Solar Is a Renewable Energy Source
As the name suggests, solar power is a resource that never runs out. Unlike fossil fuels, the production of which requires huge efforts, time, and expensive heavy machinery, renewables convert a natural resource – in the case of solar power, sunlight – directly into electricity. Another big factor that makes renewable energy much more attractive than coal, oil, and natural gas is the significant difference in emissions, namely fossi fuels being one of the world’s largest contributors to the generation of greenhouse gases. Renewable energy sources are not only cleaner but also cheaper and easier to produce than any fossil fuel. But what makes solar energy particularly advantageous over other sources of renewable energy?
Solar Energy is Immensely Abundant
In fact, solar is the most abundant energy source on the planet and throughout the years, we managed to develop innovative technologies that could allow us to depend entirely on solar for the rest of our existence. Another huge advantage is that just a tiny fraction of the sunlight we get every day can provide a huge amount of energy. Indeed, the US Department of Energy argues that an hour and a half of sunlight that reaches the planet’s surface generates enough power to meet all of humanity’s energy consumption for an entire year.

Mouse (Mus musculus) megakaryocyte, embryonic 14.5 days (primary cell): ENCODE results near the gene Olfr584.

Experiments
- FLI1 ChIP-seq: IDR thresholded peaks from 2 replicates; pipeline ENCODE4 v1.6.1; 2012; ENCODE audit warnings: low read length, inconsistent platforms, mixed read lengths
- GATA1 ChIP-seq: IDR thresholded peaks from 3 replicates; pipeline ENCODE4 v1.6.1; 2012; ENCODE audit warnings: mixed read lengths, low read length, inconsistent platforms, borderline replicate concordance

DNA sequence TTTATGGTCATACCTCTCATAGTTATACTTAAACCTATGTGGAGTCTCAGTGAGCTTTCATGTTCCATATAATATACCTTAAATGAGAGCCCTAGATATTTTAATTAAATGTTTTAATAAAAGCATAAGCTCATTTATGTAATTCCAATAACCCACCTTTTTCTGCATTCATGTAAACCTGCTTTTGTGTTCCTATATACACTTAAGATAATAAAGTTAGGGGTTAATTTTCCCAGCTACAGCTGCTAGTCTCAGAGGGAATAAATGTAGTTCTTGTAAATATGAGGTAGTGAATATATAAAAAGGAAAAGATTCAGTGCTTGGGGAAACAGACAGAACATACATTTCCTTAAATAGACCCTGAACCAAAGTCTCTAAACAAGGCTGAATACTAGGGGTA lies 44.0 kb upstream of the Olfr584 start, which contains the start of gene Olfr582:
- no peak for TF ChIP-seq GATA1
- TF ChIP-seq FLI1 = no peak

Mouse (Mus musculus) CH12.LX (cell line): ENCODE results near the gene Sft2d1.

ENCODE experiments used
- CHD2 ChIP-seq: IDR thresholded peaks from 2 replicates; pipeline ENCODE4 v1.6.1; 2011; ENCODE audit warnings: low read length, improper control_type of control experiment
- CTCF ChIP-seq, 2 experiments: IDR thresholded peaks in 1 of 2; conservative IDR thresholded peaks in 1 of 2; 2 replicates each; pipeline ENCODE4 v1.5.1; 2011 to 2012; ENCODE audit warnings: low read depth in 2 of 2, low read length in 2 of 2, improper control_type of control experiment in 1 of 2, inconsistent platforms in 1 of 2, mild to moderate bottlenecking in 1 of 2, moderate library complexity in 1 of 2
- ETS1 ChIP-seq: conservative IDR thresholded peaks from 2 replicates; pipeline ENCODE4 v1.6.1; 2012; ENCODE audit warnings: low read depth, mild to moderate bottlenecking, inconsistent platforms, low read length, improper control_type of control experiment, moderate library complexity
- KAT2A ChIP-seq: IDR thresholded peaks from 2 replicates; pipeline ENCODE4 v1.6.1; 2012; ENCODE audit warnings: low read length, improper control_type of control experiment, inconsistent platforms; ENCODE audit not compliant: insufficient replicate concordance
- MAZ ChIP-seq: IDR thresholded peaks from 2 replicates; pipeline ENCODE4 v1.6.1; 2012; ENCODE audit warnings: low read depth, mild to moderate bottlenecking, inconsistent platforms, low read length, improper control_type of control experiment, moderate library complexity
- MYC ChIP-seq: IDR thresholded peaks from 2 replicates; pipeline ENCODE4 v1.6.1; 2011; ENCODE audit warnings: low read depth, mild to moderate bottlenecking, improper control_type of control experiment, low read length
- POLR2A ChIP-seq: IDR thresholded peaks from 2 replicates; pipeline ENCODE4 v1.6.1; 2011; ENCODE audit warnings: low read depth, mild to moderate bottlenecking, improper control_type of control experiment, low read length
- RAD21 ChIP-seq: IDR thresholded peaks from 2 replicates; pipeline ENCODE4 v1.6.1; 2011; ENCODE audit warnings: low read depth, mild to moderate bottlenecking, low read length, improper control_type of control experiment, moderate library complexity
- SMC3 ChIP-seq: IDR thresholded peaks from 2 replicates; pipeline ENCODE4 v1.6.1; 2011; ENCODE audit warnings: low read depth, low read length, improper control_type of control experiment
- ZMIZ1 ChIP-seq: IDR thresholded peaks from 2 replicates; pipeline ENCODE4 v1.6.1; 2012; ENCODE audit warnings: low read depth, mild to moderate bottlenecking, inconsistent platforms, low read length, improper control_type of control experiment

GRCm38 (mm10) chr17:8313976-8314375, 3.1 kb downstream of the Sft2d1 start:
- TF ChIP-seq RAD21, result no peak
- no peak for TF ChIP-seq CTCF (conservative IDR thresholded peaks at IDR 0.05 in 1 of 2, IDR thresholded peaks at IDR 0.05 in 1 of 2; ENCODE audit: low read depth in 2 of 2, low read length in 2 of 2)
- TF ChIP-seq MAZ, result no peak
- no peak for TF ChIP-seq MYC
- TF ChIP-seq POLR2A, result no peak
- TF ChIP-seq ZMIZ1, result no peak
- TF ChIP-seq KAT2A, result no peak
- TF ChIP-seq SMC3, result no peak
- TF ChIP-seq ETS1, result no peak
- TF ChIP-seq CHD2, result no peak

Solar Technologies Are Getting More Efficient
Over the years, scientists have made some important advances in the development of solar technologies, notably improving the efficiency of solar panels and battery storage systems as well as their overall durability over time. According to Rhone Resch, President of the Solar Energy Industries Association (SEIA), the global PV sector has been growing at an average of over 40% in the last eight years and major advances in automation, manufacturing, and throughput have considerably improved this technology. Most panels today are between 15% and 20% efficient, meaning that they are able to convert 15% to 20% of the amount of sunlight they absorb into electricity. Panels’ efficiency has improved consistently over the past decade, a promising factor and one that contributes to continued cost reduction. Furthermore, their resistance to extreme weather has been drastically improved, bringing their average durability to about three decades with little to no loss in efficiency.
Improvements have also been made in battery storage systems, which are emerging as a key solution to effectively integrate solar renewables in global power systems on a large scale. Most of the world’s utility-scale storage systems are being deployed in Australia, Germany, Japan, the United Kingdom, and the United States. Small islands and off-grid communities have invested in large-scale battery storage systems to store excess energy. However, an increasing number of small-scale batteries are also being produced and they are expected to complement utility-scale applications by 2030.
Solar Panels Are Getting Cheaper